"Nuclear" is a song by singer-songwriter Ryan Adams from his 2002 album Demolition, the only single from the album. The song was recorded during Adams' July 2001 sessions with the Pinkhearts in Nashville. In 2002, Adams spoke with CNN about the song: "I guess it's Britpop for Americans. I don't know what it is but the lyrics are funny. There's a funny line in it that says,'I saw her and the Yankees lost to the Braves.' If you're from Atlanta, that's not a nice thing to say. It's sort of referring to the fact that the Braves never win." Among the b-sides included on the various "Nuclear" singles are the non-album tracks "Blue" and "Song For Keith". Adams co-wrote "Blue" with Julianna Raye, the song comes from the 48 Hours sessions. "Song For Keith" is a tribute to Rolling Stones guitarist Keith Richards and was recorded during The Pinkhearts Sessions. European CD Single "Nuclear" "Blue" UK 7" Single "Nuclear" "Song For Keith" CD1 Single "Nuclear" "Blue" "Song For Keith" CD2 Single "Nuclear" "New York, New York" "To Be Young" Ryan Adams — electric guitar, vocals Bucky Baxter — steel guitar Billy Mercer — bass Brad Pemberton — drums Brad Rice — electric guitar Produced by Dave Domanich Engineered by Warren Peterson and Chad Brown Recorded at Javelina Recording Studios"Blue" Ryan Adams — lead vocal & guitar Greg Leisz — pedal steel Chris Stills — rhythm guitar Ethan Johns — drums Julianna Raye — background vocals Produced by Ethan Johns"Song For Keith" Ryan Adams — lead vocal, guitar & drums Billy Mercer — bass: Billy Mercer David Rawlings — guitar Brad Rice — guitar & background vocals Tony Scalzo — piano Produced by Dave Domanich Lyrics of this song at MetroLyrics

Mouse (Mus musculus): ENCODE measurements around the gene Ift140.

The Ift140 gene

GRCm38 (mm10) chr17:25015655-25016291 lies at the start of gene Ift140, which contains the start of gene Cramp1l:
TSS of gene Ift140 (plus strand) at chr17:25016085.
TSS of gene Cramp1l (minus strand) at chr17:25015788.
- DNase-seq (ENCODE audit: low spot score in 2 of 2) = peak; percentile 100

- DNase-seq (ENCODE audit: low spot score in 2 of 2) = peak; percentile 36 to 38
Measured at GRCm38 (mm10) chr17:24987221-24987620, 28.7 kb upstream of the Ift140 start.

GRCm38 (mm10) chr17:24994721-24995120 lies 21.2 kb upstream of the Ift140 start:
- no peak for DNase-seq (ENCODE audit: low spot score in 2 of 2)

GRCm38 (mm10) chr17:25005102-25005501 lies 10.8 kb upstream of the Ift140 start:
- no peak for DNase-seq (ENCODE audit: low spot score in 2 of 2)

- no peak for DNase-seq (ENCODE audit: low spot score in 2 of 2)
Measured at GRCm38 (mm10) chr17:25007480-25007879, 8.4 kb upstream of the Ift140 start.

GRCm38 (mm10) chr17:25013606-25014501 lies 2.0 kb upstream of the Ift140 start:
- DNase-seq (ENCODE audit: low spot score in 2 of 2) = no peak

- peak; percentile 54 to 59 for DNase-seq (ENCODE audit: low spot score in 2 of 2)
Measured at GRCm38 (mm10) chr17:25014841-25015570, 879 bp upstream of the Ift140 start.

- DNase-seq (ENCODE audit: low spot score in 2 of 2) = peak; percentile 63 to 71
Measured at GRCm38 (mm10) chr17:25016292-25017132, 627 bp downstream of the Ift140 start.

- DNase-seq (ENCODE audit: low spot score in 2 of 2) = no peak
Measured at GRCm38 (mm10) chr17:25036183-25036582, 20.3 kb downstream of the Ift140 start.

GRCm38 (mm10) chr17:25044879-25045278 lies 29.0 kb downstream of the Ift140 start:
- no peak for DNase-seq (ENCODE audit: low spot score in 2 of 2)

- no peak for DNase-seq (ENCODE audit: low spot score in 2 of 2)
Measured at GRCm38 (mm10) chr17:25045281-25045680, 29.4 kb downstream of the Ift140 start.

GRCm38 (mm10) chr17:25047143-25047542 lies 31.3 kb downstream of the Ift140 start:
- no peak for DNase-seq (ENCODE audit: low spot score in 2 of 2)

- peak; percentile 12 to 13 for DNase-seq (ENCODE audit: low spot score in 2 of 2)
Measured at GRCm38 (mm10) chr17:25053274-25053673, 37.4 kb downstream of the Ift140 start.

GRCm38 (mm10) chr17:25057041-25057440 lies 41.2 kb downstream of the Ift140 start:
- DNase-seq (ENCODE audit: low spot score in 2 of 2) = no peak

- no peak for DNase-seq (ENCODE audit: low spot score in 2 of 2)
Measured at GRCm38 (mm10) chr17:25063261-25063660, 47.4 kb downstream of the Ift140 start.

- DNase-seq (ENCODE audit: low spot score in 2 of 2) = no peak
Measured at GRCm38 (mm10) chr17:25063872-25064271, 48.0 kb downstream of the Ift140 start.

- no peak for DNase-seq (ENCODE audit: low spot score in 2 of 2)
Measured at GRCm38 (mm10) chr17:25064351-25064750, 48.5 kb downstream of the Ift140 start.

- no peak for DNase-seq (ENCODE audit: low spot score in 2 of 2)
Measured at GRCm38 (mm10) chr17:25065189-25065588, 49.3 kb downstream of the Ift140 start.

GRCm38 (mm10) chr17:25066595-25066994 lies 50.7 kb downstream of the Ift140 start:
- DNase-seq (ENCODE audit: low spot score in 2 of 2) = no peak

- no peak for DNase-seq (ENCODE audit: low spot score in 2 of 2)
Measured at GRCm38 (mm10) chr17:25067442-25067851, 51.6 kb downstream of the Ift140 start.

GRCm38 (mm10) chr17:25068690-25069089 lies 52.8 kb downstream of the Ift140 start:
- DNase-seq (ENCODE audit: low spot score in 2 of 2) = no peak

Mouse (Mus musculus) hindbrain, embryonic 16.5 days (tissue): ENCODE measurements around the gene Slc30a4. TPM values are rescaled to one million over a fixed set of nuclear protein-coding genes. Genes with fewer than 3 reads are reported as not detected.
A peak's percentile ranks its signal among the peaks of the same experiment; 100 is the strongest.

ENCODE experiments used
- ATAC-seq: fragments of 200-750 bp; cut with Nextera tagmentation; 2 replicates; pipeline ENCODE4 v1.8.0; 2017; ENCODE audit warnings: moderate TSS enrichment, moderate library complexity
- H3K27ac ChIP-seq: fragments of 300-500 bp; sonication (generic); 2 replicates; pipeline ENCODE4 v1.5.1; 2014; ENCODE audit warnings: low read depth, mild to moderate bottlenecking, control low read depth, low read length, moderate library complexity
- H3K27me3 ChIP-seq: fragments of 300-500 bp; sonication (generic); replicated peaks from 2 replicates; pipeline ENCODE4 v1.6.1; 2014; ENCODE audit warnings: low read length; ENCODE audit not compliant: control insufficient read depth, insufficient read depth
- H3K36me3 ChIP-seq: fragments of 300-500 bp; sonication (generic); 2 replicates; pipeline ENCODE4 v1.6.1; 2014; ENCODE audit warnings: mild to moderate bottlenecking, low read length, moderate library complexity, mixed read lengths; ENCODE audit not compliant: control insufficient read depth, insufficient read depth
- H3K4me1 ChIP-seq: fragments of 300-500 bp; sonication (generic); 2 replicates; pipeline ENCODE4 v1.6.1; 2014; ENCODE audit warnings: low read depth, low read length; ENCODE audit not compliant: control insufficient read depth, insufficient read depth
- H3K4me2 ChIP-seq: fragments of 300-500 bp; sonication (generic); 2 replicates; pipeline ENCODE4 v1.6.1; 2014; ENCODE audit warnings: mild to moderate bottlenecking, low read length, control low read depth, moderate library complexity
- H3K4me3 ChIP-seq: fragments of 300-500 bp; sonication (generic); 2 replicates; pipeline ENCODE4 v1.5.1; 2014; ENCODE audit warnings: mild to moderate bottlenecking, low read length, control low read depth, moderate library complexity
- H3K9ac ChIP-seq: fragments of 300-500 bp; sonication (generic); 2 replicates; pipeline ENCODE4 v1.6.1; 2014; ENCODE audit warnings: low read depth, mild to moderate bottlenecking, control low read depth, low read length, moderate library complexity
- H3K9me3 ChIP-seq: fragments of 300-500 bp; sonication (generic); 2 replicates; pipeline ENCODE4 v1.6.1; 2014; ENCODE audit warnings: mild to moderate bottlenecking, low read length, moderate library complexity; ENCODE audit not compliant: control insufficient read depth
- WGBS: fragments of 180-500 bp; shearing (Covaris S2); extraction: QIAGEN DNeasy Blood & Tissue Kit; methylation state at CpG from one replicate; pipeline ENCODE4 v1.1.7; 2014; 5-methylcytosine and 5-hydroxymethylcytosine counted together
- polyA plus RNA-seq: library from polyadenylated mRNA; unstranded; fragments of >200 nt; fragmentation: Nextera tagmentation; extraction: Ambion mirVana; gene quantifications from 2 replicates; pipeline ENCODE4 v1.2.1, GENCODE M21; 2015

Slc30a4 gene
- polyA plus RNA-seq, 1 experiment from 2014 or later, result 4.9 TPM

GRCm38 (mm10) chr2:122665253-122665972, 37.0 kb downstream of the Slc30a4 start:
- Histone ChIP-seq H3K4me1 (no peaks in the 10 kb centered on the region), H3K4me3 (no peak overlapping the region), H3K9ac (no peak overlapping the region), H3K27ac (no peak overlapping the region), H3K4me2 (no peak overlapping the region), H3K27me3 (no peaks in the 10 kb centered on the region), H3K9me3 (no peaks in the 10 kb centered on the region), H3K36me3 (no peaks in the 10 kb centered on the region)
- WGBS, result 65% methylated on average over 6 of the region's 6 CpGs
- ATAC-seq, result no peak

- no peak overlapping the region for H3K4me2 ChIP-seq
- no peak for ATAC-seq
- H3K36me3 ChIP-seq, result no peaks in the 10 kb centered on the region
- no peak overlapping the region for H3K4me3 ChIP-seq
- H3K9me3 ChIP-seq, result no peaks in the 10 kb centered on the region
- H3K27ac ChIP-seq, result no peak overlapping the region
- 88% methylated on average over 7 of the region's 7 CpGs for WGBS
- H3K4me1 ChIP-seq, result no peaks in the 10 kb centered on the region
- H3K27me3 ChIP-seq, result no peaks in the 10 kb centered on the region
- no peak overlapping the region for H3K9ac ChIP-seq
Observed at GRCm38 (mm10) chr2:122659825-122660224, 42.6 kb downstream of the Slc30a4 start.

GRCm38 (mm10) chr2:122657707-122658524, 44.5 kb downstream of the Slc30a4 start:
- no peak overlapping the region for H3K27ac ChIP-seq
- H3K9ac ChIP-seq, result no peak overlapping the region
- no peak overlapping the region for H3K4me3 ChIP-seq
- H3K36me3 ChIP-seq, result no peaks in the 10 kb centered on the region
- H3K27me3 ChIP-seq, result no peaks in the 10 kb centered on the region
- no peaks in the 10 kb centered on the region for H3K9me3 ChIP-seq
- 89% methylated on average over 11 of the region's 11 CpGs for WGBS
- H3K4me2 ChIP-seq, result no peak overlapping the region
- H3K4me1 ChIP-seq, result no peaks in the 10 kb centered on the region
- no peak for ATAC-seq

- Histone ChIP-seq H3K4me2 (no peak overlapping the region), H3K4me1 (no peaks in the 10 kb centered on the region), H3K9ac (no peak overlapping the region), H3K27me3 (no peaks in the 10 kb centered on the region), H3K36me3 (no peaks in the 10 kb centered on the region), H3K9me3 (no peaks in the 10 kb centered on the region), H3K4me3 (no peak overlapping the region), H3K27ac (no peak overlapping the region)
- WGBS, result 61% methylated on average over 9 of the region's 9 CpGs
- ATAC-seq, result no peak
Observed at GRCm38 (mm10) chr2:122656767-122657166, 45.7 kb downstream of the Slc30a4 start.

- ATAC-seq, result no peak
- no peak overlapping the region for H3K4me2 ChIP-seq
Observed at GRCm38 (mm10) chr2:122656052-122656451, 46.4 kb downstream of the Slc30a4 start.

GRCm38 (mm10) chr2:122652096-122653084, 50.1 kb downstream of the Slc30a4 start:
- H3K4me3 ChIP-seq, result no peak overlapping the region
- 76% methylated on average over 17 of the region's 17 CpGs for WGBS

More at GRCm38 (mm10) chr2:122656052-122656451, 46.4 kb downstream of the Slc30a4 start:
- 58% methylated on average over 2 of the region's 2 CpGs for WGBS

The Wagoners' Memorial is a war memorial in Sledmere, in the East Riding of Yorkshire in England. The unusual squat columnar memorial was designed by Sir Mark Sykes, 6th Baronet and built in 1919–20, it became a Grade II listed building in 1966, upgraded to Grade I in February 2016. The memorial stands near the Eleanor Cross, Sledmere, a copy of the Eleanor Cross from Hardingstone, built as a village cross in the 1890s and converted by Sykes into a war memorial for the men from his estate. Sykes was the son of 5th Baronet, he served in the Princess of Wales' Own Yorkshire Regiment in the Boer War and as lieutenant colonel in of the 5th Battalion, Yorkshire Regiment. He was MP for the local constituency of Kingston upon Hull Central from 1911 to his death in 1919, he inherited the baronetcy on his father's death in 1913. The 1916 Sykes–Picot Agreement is named after him. Sykes received permission to raise the Wagoners Special Reserve as a Territorial Army unit in 1912, signing up farm labourers and tenant farmers from across the Yorkshire Wolds for war service as drivers of horse-drawn wagons.